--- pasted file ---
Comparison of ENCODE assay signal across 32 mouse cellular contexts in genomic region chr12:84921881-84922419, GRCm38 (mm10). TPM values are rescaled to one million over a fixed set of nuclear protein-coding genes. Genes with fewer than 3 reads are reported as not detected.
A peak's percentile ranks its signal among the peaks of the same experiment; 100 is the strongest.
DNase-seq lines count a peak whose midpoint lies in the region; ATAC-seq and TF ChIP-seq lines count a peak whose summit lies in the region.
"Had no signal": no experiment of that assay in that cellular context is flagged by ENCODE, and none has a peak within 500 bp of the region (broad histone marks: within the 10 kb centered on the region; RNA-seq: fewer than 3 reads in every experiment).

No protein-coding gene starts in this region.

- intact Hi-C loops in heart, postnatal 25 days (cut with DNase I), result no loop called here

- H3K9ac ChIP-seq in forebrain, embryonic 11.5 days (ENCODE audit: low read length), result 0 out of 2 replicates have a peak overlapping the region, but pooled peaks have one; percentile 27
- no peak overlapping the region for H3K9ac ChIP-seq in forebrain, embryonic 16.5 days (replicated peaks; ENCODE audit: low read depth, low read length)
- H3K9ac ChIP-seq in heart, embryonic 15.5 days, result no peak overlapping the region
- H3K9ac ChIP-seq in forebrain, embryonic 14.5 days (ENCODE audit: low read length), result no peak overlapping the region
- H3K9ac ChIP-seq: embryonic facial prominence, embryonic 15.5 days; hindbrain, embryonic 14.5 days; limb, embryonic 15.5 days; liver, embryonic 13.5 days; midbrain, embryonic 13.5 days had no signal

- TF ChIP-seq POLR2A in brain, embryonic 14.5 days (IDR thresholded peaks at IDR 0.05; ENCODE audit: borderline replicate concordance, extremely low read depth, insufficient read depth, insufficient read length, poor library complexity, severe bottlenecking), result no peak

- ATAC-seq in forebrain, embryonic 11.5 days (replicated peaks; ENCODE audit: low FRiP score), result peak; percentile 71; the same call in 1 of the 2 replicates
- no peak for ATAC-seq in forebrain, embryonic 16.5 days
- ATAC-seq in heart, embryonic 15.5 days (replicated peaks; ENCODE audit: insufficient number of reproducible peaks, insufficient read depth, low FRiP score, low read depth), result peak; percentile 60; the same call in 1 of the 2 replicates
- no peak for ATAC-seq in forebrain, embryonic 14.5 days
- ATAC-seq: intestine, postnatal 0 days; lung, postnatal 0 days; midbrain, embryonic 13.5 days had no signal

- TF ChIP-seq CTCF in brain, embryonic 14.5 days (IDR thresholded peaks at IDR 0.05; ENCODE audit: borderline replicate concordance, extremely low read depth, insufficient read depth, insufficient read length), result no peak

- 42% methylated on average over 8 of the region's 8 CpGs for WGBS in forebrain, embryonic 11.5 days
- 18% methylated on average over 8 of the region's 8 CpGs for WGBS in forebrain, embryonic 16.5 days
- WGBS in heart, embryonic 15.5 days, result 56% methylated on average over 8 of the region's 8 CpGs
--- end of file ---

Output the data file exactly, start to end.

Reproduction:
Comparison of ENCODE assay signal across 32 mouse cellular contexts in genomic region chr12:84921881-84922419, GRCm38 (mm10). TPM values are rescaled to one million over a fixed set of nuclear protein-coding genes. Genes with fewer than 3 reads are reported as not detected.
A peak's percentile ranks its signal among the peaks of the same experiment; 100 is the strongest.
DNase-seq lines count a peak whose midpoint lies in the region; ATAC-seq and TF ChIP-seq lines count a peak whose summit lies in the region.
"Had no signal": no experiment of that assay in that cellular context is flagged by ENCODE, and none has a peak within 500 bp of the region (broad histone marks: within the 10 kb centered on the region; RNA-seq: fewer than 3 reads in every experiment).

No protein-coding gene starts in this region.

- intact Hi-C loops in heart, postnatal 25 days (cut with DNase I), result no loop called here

- H3K9ac ChIP-seq in forebrain, embryonic 11.5 days (ENCODE audit: low read length), result 0 out of 2 replicates have a peak overlapping the region, but pooled peaks have one; percentile 27
- no peak overlapping the region for H3K9ac ChIP-seq in forebrain, embryonic 16.5 days (replicated peaks; ENCODE audit: low read depth, low read length)
- H3K9ac ChIP-seq in heart, embryonic 15.5 days, result no peak overlapping the region
- H3K9ac ChIP-seq in forebrain, embryonic 14.5 days (ENCODE audit: low read length), result no peak overlapping the region
- H3K9ac ChIP-seq: embryonic facial prominence, embryonic 15.5 days; hindbrain, embryonic 14.5 days; limb, embryonic 15.5 days; liver, embryonic 13.5 days; midbrain, embryonic 13.5 days had no signal

- TF ChIP-seq POLR2A in brain, embryonic 14.5 days (IDR thresholded peaks at IDR 0.05; ENCODE audit: borderline replicate concordance, extremely low read depth, insufficient read depth, insufficient read length, poor library complexity, severe bottlenecking), result no peak

- ATAC-seq in forebrain, embryonic 11.5 days (replicated peaks; ENCODE audit: low FRiP score), result peak; percentile 71; the same call in 1 of the 2 replicates
- no peak for ATAC-seq in forebrain, embryonic 16.5 days
- ATAC-seq in heart, embryonic 15.5 days (replicated peaks; ENCODE audit: insufficient number of reproducible peaks, insufficient read depth, low FRiP score, low read depth), result peak; percentile 60; the same call in 1 of the 2 replicates
- no peak for ATAC-seq in forebrain, embryonic 14.5 days
- ATAC-seq: intestine, postnatal 0 days; lung, postnatal 0 days; midbrain, embryonic 13.5 days had no signal

- TF ChIP-seq CTCF in brain, embryonic 14.5 days (IDR thresholded peaks at IDR 0.05; ENCODE audit: borderline replicate concordance, extremely low read depth, insufficient read depth, insufficient read length), result no peak

- 42% methylated on average over 8 of the region's 8 CpGs for WGBS in forebrain, embryonic 11.5 days
- 18% methylated on average over 8 of the region's 8 CpGs for WGBS in forebrain, embryonic 16.5 days
- WGBS in heart, embryonic 15.5 days, result 56% methylated on average over 8 of the region's 8 CpGs